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New Drama Gets Global Health Work Wrong

Memo to ABC: Doctors who work abroad in tropical locations do not generally perform surgeries by candlelight.

As part of a new focus on global health initiatives, Boston hospitals are sending residents abroad. The Boston Globe reports that Massachusetts General Hospital sends 30 residents abroad as part of their partnership with in Mission of Mercy Hospital and Research Centre in Kolkata, the hospital that once cared for Mother Teresa.

In the article, Mass General medical student Dr. Gina Rae Kruse sums up the reason for the program's popularity with residents:

So many of us go into medicine because we want to help people, said Kruse. This gives us a chance to reach out


As a result Mass General has launched a new four-year program in global primary care. Its Office of Disaster Response has had a long history of going abroad and assisting people in times of need. They are often first to respond to international disasters including 9/11 and the Indian Ocean tsunami, and they worked with the Navy in Haiti relief. For disasters, they often set up field hospitals using MGH doctors, nurses, and pharmacists who volunteer.

Neighboring hospital Beth Israel Deaconess has a Global Health Track degree program where medical students can opt for international global medicine work as part of their residency. As well Children's Hospital and Massachusetts Eye and Ear Infirmary send residents abroad to help.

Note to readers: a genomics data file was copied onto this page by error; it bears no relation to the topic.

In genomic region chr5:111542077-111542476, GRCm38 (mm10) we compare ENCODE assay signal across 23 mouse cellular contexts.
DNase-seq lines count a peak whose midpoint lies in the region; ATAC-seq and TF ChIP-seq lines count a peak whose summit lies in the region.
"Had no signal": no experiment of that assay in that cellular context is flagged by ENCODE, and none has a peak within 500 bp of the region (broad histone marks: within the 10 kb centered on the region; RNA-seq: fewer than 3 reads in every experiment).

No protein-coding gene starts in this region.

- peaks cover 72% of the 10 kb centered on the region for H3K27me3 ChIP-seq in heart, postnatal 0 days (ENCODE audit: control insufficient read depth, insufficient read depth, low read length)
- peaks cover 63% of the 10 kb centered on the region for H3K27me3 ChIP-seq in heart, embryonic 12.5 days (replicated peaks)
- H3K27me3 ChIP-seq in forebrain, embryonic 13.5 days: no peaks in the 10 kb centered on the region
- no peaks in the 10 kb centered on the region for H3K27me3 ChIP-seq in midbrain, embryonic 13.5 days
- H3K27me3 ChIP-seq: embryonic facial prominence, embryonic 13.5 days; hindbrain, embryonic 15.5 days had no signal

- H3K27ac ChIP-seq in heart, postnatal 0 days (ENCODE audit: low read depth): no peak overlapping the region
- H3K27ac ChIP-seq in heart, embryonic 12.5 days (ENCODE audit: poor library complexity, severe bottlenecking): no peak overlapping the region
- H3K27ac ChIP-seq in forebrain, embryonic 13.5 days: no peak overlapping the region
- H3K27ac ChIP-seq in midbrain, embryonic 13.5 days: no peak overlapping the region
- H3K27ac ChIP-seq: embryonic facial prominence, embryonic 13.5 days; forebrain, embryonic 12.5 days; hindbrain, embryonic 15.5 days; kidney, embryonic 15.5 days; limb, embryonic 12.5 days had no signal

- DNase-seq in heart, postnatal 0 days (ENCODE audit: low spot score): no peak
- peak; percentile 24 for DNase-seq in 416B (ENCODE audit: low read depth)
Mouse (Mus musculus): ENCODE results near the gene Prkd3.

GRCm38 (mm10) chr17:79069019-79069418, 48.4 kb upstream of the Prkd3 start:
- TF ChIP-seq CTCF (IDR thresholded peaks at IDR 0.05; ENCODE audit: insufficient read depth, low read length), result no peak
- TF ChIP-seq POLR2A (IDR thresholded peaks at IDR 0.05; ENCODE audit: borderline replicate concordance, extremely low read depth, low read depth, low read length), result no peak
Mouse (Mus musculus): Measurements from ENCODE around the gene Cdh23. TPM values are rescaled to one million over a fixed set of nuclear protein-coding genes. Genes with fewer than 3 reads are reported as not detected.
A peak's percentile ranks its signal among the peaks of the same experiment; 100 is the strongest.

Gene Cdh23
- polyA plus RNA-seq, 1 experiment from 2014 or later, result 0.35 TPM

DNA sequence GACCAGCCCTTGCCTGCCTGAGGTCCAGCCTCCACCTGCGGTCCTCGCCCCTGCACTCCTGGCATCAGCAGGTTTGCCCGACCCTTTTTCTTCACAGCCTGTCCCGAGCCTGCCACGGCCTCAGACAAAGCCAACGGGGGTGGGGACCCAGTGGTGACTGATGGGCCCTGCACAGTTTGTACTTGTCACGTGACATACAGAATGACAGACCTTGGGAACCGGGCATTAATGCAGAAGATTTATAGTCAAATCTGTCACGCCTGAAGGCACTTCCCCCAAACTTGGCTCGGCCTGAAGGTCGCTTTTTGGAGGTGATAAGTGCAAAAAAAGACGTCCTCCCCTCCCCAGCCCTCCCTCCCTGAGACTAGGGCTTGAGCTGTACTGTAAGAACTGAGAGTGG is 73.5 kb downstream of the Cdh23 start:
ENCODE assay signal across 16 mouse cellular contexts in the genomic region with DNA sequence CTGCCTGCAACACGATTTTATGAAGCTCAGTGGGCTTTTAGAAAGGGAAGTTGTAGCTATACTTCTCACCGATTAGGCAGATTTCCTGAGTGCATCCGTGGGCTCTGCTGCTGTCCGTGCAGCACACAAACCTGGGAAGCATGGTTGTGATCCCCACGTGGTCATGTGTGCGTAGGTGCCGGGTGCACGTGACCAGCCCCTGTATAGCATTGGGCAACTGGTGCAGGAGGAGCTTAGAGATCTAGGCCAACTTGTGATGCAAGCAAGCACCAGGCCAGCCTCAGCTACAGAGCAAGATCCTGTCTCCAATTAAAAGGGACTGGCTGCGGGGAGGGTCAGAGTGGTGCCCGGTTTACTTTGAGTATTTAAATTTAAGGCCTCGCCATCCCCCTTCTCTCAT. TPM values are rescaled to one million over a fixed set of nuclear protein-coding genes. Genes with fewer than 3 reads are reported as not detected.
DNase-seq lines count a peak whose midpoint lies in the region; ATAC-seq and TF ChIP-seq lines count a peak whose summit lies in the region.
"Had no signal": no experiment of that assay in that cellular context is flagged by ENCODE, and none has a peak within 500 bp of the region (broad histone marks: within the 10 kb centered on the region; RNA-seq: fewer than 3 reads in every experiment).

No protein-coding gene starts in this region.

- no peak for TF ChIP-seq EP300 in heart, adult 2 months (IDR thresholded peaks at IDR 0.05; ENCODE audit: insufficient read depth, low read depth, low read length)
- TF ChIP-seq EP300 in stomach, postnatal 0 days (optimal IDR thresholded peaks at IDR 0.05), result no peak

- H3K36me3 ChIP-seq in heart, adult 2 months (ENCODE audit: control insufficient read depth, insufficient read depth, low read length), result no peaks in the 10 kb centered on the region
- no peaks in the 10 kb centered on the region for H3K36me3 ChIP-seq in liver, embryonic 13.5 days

And while it's highly unlikely that ABC modeled their latest medical drama Off The Map on any of these Boston doctors or residents, the topic of doctors abroad is a hot one. The show about aid workers, which premiered last night, was lambasted by Alessandra Stanley in The New York Times, who wrote:

Off the Map is a series about aid workers abroad that keeps the abroad part purposely vague and innocuous. The setting is an unnamed South American country. Spanish would seem like an easy and helpful criterion for the job, yet not one of the chosen three speaks a word of it.

The primitive location, wherever it is, offers exotic diseases and treatments (a coconut transfusion, to name one), though mostly it provides a balmy romantic background for seduction. The doctors even perform surgery by candlelight.


Coconut transfusion? Sounds like the show is getting its cocktails confused.

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